Cemetery Update Services

Ingenuity Becomes the Seed of Dreams

OPINION Column

PARK RAPIDS ENTERPRISE   WED., OCT. 16, 1999

What happened to the good old American Dream where an idea can become the seed of entrepreneurship and sprout a satisfying, productive lifestyle?

Ask Deborah Wiczek. The dream isn’t dead, even though her “clients” are.

About 10 years ago Wiczek was trying to keep busy at her Winona home using her computer and expertise in drafting blueprints, house designs and landscaping plans. A friend who was researching family history asked her to help locate an old gravesite at a Winona cemetery.

Finding the grave was a monumental effort, so to speak. Records were maintained on “crummy little maps,” filed in no apparent logical order. The sexton told her his maps were falling apart and she offered to help straighten out the mess.

From that bit of serendipity an enterprise was born. Operating with help from her husband, Wiczek’s “Cemetery Updating Services” has mapped and recorded cemetery gravesites in Minnesota, Iowa, Wisconsin, California, Utah, Florida, Vermont, Illinois, Tennessee, Oregon, South Dakota, Washington, New Hampshire, Arkansas, Pennsylvania, Texas and Idaho.

She charges per gravesite, whether empty or full, and when a cemetery board accepts her proposal she sifts through all existing records, turns them into an easy to use database, sorted alphabetically, chronologically or what ever order is desired. (Probably a list of all Norwegians could be accessed.)  

Maps are drafted and everything is compiled in a book. She also puts the records and maps on a compact disc for off-premises safekeeping.

A second phase of the process is actually walking the grounds, taking measurements, checking gravestones and cross-checking names. Since the data is easy to enter, some cemetery managers do this phase themselves.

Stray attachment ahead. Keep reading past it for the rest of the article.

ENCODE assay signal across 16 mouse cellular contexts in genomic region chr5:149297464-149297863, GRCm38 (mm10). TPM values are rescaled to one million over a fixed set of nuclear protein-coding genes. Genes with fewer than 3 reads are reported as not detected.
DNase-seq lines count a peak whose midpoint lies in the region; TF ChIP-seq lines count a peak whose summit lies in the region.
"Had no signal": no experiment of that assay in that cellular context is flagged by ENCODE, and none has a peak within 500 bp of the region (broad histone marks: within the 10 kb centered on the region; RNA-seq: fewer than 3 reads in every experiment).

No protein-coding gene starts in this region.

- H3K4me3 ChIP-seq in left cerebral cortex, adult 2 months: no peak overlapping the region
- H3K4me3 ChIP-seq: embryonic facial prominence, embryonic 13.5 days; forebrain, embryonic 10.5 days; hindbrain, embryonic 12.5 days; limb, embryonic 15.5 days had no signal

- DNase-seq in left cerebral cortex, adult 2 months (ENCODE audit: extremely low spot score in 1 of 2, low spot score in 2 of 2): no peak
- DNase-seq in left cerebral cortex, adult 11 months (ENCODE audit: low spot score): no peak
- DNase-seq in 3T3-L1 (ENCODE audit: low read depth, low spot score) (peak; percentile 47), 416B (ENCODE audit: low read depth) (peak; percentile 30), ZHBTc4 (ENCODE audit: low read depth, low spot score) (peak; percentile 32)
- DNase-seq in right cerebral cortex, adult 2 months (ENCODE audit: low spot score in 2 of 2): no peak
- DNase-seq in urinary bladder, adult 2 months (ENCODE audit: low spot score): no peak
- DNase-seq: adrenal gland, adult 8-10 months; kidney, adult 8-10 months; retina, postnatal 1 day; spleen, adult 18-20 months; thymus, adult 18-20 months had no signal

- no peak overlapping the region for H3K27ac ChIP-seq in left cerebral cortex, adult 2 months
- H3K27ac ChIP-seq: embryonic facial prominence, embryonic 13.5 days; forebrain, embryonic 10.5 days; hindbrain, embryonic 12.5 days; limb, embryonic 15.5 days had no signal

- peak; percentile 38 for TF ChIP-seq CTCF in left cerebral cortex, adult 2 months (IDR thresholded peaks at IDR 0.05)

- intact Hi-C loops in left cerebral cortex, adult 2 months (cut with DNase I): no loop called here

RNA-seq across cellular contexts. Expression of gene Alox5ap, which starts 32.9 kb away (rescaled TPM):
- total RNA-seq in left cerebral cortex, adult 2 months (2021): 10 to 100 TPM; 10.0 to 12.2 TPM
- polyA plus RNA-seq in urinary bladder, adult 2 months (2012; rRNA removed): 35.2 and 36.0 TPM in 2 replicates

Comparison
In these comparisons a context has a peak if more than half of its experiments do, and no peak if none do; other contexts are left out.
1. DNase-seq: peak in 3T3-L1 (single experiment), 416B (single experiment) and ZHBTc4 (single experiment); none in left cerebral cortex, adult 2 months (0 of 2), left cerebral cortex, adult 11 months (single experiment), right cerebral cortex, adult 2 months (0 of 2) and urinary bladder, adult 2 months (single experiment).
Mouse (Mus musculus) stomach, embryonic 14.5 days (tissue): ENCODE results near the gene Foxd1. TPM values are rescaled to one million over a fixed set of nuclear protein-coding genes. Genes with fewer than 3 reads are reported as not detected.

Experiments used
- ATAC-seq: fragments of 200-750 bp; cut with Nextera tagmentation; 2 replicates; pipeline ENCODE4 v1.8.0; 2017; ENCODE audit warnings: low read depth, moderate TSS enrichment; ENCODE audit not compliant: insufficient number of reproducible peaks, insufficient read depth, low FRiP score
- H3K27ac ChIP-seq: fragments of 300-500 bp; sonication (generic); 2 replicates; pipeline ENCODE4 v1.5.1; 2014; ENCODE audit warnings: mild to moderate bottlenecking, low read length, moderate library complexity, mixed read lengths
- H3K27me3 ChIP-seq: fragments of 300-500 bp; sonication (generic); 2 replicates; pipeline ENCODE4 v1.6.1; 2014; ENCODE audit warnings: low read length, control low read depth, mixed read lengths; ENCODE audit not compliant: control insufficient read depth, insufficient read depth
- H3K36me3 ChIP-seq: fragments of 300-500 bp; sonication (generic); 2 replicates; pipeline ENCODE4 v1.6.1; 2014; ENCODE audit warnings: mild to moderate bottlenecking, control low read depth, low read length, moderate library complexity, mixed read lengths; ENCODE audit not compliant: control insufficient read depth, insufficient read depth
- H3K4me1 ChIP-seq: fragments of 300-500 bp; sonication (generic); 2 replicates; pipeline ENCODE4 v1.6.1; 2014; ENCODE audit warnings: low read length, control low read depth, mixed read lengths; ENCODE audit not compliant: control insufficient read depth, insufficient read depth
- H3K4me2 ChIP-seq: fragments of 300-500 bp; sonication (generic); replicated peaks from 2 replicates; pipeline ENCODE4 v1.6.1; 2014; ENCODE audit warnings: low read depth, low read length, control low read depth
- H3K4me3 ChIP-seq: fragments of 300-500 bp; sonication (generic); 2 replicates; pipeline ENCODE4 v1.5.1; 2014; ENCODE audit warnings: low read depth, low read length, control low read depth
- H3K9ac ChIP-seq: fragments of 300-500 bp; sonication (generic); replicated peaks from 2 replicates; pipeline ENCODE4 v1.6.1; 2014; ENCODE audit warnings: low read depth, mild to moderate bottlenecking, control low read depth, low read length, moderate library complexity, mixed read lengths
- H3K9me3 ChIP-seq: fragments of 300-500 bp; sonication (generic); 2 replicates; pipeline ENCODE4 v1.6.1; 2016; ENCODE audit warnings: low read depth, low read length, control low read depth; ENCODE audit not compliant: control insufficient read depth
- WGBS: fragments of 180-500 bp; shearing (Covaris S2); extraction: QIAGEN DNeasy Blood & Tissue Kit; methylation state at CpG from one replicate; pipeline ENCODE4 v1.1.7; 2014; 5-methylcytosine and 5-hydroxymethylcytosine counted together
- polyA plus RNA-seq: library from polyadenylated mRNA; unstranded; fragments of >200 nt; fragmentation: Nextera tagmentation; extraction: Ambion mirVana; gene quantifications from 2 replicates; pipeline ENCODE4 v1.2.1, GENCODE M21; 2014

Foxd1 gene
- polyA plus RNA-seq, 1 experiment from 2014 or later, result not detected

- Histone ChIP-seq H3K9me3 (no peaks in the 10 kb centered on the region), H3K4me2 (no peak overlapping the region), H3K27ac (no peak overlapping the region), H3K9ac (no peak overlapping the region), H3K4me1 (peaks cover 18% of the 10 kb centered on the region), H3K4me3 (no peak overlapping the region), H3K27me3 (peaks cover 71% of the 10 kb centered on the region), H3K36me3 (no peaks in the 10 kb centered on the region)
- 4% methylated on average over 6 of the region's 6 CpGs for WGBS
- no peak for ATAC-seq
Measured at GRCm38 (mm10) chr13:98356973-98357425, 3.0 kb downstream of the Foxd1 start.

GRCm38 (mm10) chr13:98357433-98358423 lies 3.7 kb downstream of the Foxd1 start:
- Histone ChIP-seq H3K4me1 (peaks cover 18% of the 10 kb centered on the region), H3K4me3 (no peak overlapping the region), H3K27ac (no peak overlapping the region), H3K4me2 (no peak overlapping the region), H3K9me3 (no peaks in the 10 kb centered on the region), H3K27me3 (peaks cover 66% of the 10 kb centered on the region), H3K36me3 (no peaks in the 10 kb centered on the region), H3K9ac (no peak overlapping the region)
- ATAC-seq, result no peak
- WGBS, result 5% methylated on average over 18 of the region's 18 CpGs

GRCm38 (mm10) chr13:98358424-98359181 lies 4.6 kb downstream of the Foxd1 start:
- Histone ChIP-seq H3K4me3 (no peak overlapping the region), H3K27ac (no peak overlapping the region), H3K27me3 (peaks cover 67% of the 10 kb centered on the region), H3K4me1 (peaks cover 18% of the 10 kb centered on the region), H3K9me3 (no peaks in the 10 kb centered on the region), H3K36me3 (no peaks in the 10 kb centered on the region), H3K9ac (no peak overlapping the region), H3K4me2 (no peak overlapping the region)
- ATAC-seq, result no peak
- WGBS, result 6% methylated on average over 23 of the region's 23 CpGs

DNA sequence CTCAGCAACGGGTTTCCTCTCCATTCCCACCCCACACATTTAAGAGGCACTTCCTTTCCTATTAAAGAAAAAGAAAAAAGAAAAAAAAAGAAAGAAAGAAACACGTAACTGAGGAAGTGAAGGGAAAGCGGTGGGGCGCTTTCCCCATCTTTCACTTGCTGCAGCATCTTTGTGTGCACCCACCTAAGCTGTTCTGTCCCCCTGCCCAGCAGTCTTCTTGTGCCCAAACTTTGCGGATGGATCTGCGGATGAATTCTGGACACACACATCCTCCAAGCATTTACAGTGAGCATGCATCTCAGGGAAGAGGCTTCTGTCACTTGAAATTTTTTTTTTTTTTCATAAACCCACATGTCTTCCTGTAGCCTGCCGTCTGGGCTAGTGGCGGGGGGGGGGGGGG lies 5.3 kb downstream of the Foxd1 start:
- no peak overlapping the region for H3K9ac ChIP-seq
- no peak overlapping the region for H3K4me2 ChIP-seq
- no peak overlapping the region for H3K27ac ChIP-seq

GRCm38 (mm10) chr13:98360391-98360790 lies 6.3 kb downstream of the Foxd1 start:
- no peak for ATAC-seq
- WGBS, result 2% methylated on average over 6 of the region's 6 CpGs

The final effort involves plowing through the minutiae of old records, checking for spelling, accuracy of records and depending on the desires of the cemetery board, adding biographical data such as nationality, military service history, marital status, church membership, etc.

Any where there are people there is a cemetery,” says Wiczek. “and messy records are a chronic problem.”

The problem, she says, is over the past 150 years typically 10 to 30 people have kept records for any given cemetery. And their attention to detail and record-keeping techniques vary widely. So, often only one or two people can provide necessary information.

“It’s eye-crossing work, but it’s not rocket science,” Wiczek says. “You just need an eye for detail and an ability to work with dates and data.”

But when it’s complete, the information is accessible to everyone and adding data becomes a simple task.

Some potential customers reach Wiczek through word of mouth or references from satisfied clients. But, like many small businesses, solicitation and knock-on-the-door salesmanship works best.

One doesn’t need the inventive genius of a Thomas Edison to turn an idea into the bright light of enterprise. It still has to do with recognizing the niche then carving it with dedication, ingenuity and work.

A few years ago when the Internet burgeoned so fast it jumped magnitudes past common understanding, some guy made a bunch of money with a book, “Internet for Dummies.” Now there are “Dummies” and “Idiot” books for everything.

Maybe there’s one called “Cemeteries for Dummies.” But don’t buy it. It’s much easier to call Wiczek.  She can be contacted at (507) 453-0811 or at her website at www.cemeteryrecordservices.com.

Or she might be on a search for her dream adventure: updating a really old cemetery in Scotland or Australia.


Please spend the time and check out our services.

You will be happy that you did.

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